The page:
In the latest of a seemingly never-ending string of data breaches, the software company Adobe recently announced that it has suffered a data breach which may have exposed nearly 3 million customers' sensitive information.
This breach, like so many others, should serve as yet another reminder of the need for organizations to adopt high-end data protection tools, such as secure file transfer solutions, as well as develop strategies and policies which reduce the risk of data exposure.
A serious breach
Brad Arkin, chief security officer at Adobe, revealed that the company had conducted an investigation and discovered that cyberattackers had gained access to Adobe customer IDs and passwords. And that was not all.
"We also believe the attackers removed from our systems certain information relating to 2.9 million Adobe customers, including customer names, encrypted credit or debit card numbers, expiration dates, and other information relating to customer orders," Arkin stated.
Arkin added that Adobe is working with external partners and law enforcement agencies in an effort to minimize the damage from the incident and pursue those responsible.
Additionally, Adobe will offer affected customers a complementary year of credit monitoring membership.
As Mashable noted, Adobe's efforts to encrypt sensitive customer data likely will keep this information protected despite the theft, thereby preventing these clients from being affected by identity theft or fraud. However, this is far from guaranteed, as the exact nature of Adobe's security measures is not currently known.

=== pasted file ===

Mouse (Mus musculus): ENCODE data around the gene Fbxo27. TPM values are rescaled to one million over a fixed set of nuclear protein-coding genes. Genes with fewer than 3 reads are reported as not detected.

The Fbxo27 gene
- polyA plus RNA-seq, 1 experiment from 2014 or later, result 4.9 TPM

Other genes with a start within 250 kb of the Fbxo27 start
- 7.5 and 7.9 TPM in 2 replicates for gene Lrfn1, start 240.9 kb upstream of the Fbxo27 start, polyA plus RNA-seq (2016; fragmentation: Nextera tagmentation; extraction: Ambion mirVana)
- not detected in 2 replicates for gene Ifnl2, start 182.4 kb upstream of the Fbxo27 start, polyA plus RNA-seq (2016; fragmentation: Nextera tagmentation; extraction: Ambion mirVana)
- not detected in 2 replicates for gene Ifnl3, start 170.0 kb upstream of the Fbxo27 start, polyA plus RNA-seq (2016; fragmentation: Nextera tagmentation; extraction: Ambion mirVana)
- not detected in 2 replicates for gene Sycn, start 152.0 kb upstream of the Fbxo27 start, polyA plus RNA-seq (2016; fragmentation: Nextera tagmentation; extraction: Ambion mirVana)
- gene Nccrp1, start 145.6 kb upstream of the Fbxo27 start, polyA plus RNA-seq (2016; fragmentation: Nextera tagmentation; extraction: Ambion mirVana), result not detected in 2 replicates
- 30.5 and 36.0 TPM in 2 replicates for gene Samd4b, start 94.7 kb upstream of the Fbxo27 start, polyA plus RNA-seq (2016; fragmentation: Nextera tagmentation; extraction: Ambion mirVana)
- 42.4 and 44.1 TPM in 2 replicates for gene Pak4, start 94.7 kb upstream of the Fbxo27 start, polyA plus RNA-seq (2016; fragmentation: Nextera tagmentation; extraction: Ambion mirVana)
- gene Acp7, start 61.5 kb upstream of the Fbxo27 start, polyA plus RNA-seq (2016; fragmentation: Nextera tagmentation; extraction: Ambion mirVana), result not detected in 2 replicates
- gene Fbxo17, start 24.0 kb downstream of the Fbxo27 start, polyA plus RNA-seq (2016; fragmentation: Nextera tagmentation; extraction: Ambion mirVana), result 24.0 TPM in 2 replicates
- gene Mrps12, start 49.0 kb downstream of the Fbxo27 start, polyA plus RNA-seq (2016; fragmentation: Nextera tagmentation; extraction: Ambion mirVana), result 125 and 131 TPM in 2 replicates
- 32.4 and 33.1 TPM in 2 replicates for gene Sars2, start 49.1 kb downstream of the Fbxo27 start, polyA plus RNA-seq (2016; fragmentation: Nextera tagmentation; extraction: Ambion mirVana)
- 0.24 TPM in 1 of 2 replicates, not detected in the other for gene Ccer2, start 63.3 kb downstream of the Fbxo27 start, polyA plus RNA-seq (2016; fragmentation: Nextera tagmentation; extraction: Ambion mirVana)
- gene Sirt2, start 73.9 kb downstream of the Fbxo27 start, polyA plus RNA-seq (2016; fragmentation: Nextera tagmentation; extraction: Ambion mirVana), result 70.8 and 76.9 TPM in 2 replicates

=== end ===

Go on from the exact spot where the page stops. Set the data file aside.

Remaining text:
Ultimately, though, there is no question that this breach will have put millions of Adobe customers at risk. And while the exact nature of the cyberattack is not yet known, it is also almost certainly true that the breach itself could have been prevented.
This is because virtually all data breaches are preventable. They occur because of oversights or mistakes on the part of companies that have not made protecting their sensitive data resources a sufficiently high priority.
Both tools and strategies are necessary for firms to truly protect themselves from cyber threats. In the former category, secure file transfer solutions should be seen as vital. These resources enable employees to send and receive information without increasing the risk of exposure, even when those files venture beyond the corporate firewall.
Best practices are also essential. Employees should be trained to avoid risky websites and emails, and to always utilize whatever security tools have been made available to them.